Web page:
This 1962 sports example of a wrestler named George “Gorgeous” Grant shows the difficulty that can arise when searching on a name. I’ve also seen a nickname listed with parenthesis in the middle like George (Gorgeous) Grant in genealogically-rich articles like obituaries. So make sure that you search on multiple versions of a name including just the nickname and the surname. And while exact phrase searches are important, incorporate other searches as well.

article about professional wrestlers, Times-Picayune newspaper article 14 February 1962

Times-Picayune (New Orleans, Louisiana), 14 February 1962, page 37

When you aren’t sure of a family member’s nickname, it can be beneficial to try a surname search and include other keywords that can assist you in discovering that nickname. Remember that on GenealogyBank, in addition to keywords, you can narrow your search by place, date, newspaper title and even type of article.

article about professional baseball players, Trenton Evening Times newspaper article 26 August 1911

Trenton Evening Times (Trenton, New Jersey), 26 August 1911, page 13

Before you start your next family history research project, keep in mind the importance of having a list of name variations that includes all the various nicknames and versions of your ancestor’s name, as well as possible misspellings.

————————

* “The Origins of 10 Nicknames,” by David K. Israel. Mental Floss: http://mentalfloss.com/article/24761/origins-10-nicknames

Related Name Search Articles:

Typical Genealogy Research Problem: Here’s What You Want to Do

Here is my task: find documentation for the marriage of Benjamin Walter Tribble and Lilian Blanche Mathias, who were married on 30 December 1906 in Irmo, South Carolina.

OK. That should be easy.

Step One

I’ll go to FamilySearch.org and look for their marriage certificate.
With billions of records online, this should be quick.

FamilySearch has an online database: South Carolina Marriages 1709-1913.
See: https://familysearch.org/search/collection/1675541

A close look at this collection shows that so far it has only 4,154 South Carolina marriage records online. Clearly this is a work in process – there must have been hundreds of thousands if not more than a million marriages in South Carolina during those 200+ years.

Let’s search this database and see if their marriage certificate is online.
No. Not there.
I can keep checking back and see when it is uploaded to their site.

Step Two

Digging deeper into FamilySearch’s certificates, I next looked to see if they had records for Irmo, South Carolina.

Irmo is located in both Lexington and Richland Counties in South Carolina.

Let’s look in the FamilySearch online catalog and see if they have microfilm or published marriage records for these counties.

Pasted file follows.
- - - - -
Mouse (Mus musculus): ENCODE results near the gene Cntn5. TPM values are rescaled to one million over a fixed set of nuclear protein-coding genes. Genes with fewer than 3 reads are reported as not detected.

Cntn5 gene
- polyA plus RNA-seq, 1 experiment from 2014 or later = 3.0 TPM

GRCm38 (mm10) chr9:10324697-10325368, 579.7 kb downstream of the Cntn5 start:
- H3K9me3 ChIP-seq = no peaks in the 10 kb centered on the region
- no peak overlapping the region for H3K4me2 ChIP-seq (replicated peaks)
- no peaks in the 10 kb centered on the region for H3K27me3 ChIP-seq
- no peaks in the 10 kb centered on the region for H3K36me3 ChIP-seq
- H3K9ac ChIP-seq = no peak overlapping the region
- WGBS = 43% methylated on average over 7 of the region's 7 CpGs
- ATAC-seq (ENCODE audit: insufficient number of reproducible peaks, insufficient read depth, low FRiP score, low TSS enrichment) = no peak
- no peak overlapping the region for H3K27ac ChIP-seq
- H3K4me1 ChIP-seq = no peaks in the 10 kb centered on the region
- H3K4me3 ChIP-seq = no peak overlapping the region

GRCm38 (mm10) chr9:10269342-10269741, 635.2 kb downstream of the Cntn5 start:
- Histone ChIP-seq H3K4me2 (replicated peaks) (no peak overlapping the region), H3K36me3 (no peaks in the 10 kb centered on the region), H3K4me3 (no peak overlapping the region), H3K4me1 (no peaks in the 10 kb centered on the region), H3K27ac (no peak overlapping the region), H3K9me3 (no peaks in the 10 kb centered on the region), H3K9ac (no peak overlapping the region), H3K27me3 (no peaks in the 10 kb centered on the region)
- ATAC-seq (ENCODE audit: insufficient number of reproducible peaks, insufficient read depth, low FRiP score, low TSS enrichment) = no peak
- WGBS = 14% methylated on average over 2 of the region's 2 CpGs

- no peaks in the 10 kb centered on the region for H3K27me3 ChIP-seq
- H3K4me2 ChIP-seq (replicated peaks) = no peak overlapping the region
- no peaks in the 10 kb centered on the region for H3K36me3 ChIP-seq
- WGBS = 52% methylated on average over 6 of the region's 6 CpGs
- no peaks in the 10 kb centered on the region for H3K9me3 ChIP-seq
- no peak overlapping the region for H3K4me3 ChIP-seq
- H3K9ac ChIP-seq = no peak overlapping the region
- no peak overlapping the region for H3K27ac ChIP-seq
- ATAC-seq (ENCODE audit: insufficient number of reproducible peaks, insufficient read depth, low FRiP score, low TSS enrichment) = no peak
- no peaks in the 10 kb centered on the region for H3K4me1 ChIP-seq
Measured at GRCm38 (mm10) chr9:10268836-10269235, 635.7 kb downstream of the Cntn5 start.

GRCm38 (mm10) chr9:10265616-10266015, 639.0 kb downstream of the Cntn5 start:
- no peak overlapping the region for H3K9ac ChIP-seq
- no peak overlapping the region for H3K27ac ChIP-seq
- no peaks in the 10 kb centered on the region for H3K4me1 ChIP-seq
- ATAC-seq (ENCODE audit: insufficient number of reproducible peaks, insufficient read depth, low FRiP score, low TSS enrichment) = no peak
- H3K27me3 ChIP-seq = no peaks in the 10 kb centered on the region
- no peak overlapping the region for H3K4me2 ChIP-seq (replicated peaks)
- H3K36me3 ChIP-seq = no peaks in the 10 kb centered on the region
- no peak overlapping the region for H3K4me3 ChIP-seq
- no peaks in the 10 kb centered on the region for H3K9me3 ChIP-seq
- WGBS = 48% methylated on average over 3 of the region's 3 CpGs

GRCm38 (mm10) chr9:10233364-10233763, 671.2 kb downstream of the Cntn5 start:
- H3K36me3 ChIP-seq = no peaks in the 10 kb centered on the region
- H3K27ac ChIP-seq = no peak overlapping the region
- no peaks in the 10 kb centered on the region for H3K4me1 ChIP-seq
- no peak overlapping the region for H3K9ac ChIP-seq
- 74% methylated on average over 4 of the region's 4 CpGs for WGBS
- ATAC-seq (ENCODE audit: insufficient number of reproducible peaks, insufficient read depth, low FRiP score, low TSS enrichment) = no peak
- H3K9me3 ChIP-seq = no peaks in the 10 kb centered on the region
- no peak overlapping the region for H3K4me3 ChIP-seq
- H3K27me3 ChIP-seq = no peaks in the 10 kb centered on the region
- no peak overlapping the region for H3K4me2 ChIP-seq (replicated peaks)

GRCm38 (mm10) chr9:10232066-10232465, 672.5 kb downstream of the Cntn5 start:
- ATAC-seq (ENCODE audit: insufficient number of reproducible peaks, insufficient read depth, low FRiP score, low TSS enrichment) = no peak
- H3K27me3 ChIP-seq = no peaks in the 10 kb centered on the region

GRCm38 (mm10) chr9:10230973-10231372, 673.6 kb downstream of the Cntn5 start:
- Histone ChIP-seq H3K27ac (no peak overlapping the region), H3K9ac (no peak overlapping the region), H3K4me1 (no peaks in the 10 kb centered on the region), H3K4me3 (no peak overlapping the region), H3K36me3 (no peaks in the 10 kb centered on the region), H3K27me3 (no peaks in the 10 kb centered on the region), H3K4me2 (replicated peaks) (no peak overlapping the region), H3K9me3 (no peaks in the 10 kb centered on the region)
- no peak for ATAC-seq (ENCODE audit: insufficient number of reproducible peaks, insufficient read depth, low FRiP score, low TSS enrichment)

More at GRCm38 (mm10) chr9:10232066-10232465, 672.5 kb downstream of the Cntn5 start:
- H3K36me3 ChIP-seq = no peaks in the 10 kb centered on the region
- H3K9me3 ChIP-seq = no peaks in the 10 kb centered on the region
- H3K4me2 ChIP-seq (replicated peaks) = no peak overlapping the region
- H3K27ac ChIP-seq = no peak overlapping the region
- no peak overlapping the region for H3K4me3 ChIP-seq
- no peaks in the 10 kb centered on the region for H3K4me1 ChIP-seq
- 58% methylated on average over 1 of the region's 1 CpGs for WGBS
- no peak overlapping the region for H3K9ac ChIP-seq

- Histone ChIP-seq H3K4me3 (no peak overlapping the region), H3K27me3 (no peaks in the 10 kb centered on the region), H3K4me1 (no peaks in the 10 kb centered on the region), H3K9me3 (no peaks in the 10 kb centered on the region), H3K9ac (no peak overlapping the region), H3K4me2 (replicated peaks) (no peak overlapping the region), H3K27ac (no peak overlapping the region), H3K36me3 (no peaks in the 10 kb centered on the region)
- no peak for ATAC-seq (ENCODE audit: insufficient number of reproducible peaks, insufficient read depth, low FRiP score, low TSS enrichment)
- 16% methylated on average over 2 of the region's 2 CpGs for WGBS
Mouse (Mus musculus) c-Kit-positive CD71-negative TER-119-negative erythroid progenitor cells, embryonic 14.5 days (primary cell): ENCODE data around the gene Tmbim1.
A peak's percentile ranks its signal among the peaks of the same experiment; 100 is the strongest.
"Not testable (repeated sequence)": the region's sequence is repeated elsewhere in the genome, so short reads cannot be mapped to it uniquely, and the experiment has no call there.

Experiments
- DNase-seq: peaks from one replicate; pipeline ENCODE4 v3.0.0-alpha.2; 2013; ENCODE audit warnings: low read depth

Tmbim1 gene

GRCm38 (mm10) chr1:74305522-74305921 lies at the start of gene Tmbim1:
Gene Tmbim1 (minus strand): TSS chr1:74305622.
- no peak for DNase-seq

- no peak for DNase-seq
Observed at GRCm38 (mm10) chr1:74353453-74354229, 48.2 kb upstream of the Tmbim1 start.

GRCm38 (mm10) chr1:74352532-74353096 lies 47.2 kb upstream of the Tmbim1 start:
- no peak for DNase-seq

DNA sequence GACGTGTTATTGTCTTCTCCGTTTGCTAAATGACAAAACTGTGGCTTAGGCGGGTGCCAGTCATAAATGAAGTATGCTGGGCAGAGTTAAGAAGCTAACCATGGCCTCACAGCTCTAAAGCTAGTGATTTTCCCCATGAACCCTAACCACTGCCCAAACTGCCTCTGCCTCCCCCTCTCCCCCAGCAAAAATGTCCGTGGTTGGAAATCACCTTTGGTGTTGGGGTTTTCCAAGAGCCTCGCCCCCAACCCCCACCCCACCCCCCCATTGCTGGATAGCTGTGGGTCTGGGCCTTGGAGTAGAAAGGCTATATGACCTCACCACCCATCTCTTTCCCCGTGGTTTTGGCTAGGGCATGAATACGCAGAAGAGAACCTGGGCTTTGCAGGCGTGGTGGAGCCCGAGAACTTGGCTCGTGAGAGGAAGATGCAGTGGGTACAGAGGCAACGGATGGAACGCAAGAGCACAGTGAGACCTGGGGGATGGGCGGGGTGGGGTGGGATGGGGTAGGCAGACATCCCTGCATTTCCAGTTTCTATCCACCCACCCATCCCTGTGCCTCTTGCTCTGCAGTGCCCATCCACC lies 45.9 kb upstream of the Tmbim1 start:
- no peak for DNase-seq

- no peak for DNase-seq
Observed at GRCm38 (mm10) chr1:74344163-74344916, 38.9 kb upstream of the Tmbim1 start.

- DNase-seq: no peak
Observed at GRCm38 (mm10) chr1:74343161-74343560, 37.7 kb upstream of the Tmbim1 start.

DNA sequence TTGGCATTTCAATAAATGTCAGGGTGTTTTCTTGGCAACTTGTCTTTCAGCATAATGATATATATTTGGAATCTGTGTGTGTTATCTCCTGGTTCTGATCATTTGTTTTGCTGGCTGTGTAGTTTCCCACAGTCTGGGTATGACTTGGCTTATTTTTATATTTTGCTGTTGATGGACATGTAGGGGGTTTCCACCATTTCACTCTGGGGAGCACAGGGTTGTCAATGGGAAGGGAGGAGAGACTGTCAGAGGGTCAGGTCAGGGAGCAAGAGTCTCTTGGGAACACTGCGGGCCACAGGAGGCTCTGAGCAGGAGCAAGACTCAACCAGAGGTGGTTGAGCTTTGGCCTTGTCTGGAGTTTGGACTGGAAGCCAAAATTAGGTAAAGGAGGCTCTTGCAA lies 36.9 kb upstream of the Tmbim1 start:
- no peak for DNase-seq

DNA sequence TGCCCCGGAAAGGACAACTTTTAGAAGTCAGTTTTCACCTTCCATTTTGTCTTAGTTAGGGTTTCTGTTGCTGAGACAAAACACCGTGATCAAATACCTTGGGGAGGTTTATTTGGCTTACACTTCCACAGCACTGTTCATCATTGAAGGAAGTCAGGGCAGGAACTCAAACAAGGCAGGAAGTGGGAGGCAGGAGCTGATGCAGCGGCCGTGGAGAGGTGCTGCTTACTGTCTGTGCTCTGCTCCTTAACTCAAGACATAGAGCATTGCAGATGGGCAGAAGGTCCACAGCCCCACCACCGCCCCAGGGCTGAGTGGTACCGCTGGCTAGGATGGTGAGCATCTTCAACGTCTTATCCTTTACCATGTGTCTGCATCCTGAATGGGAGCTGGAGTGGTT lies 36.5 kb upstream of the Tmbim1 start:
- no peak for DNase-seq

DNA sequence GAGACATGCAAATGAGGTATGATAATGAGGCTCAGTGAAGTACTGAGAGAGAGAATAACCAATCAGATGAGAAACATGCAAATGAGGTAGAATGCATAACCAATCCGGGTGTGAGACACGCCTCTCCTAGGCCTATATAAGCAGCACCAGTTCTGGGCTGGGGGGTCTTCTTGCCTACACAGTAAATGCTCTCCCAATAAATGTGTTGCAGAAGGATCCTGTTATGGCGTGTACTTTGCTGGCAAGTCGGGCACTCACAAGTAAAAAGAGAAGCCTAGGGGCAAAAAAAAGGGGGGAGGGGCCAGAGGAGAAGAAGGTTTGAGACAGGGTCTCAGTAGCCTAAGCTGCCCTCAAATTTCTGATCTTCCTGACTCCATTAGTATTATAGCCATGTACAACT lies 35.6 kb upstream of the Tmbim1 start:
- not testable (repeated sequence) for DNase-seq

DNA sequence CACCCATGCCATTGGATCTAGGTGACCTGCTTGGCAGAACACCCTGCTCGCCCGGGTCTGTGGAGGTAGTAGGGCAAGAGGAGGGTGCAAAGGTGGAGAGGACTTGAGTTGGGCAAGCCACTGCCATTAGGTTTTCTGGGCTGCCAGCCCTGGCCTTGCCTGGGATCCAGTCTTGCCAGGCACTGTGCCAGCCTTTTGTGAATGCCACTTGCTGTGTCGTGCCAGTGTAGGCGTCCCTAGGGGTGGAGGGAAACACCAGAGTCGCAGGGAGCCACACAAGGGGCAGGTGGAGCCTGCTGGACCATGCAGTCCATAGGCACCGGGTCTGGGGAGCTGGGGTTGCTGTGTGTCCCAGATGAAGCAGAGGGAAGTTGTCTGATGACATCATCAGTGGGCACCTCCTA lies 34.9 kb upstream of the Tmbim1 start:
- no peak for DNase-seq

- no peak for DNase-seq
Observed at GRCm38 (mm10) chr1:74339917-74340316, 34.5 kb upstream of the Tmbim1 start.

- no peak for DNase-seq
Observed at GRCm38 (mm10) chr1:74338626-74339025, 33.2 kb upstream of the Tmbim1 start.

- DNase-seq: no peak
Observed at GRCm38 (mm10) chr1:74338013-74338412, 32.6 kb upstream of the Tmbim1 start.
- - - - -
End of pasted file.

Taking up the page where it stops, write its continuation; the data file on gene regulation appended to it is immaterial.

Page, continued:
Search the FamilySearch Catalog here: https://familysearch.org/catalog/search

Looking at the records for Lexington County – great – they have marriage licenses and indexes for that county – but only for 1911-1950 and 1911-1958 respectively.

Benjamin and Lilian’s marriage was in 1906 – so I won’t find it there.

Turning to Richland County, South Carolina, I find that FamilySearch has their marriage licenses from 1911-1922 online – but again, no coverage for 1906.

Step Three

Let’s see if there is a record of their marriage in GenealogyBank.com, searching through the South Carolina Newspaper Archives.

screenshot of GenealogyBank showing the South Carolina Newspaper Archives search page

Source: GenealogyBank.com

OK good.
GenealogyBank has newspaper coverage for South Carolina from 1735 to 1996.

But – I see only seven South Carolina cities are listed and Irmois not one of them.

So – is my search over?
No – wait – there’s more.

Important Genealogy Tip: Marriages, obituaries, etc., were routinely reported by newspapers from around the state. You want to search all the newspapers in your target state and not limit your search to only your ancestors’ local newspapers.

A quick search across all South Carolina newspapers for their wedding announcement quickly pulls up a record about them.

screenshot of GenealogyBank showing a search for the Tribble family

Source: GenealogyBank.com

I found their marriage notice.

marriage announcement for Benjamin Walter Tribble and Lilian Blanche Mathias, State newspaper article 31 December 1906

State (Columbia, South Carolina), 31 December 1906, page 2

This newspaper article from a Columbia, South Carolina, newspaper provides a long description of their wedding.

Where else would we learn details such as this:

The church was darkened and decorated in white and green. Just in front of the pulpit a double arch of evergreens had been erected and from the intersection hung a large white wedding bell. The arch was studded with lighted tapers.

Wow – a candlelight wedding. That is an image I won’t soon forget.

Bottom Line: Take a balanced approach in your family history research. In searching for marriage records I always look in FamilySearch and GenealogyBank. I want a copy of the original marriage certificate that FamilySearch provides – AND – a firsthand account of the wedding itself that can only be found in GenealogyBank’s Historical Newspaper Archives.